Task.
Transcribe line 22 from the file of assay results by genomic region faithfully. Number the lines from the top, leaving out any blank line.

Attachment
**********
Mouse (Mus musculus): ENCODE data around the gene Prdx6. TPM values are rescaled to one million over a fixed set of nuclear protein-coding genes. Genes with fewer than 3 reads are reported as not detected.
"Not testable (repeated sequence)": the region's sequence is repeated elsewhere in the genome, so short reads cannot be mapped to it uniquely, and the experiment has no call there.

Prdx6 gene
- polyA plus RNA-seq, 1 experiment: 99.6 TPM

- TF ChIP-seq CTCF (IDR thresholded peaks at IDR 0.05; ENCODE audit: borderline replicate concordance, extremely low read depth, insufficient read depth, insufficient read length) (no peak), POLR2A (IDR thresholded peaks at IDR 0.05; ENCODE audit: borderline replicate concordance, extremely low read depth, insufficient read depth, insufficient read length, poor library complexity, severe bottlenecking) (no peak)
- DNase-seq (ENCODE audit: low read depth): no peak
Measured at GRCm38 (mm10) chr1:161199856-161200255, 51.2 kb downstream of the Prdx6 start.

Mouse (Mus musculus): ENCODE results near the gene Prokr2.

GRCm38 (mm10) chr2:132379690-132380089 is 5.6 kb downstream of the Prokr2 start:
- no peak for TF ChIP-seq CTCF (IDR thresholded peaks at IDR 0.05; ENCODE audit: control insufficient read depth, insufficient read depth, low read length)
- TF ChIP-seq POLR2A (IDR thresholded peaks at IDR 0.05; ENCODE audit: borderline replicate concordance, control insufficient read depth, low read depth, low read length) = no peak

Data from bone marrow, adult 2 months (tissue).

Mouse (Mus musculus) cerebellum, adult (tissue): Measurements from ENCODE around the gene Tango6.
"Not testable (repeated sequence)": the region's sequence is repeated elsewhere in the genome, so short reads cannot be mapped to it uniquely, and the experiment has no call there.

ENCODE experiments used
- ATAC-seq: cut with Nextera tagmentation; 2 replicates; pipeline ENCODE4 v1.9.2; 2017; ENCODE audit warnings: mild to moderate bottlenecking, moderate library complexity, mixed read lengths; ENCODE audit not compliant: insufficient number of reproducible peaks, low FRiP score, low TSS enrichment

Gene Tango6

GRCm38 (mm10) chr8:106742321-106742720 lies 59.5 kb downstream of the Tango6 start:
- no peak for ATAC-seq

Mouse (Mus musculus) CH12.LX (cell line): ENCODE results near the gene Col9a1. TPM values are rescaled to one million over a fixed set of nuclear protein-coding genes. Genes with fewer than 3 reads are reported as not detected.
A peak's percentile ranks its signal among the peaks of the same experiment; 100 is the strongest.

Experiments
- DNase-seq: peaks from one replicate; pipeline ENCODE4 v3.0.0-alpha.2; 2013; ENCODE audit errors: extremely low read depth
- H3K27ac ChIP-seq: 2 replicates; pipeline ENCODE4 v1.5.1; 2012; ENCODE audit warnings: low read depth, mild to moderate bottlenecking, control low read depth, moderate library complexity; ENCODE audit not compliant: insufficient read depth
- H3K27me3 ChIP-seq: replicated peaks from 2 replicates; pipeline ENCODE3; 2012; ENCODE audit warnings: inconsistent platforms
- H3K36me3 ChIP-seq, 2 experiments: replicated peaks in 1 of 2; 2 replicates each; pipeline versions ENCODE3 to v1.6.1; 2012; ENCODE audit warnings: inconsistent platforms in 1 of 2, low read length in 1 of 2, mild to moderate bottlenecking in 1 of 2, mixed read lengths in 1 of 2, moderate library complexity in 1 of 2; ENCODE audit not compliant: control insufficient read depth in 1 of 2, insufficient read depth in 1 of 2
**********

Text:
Experiments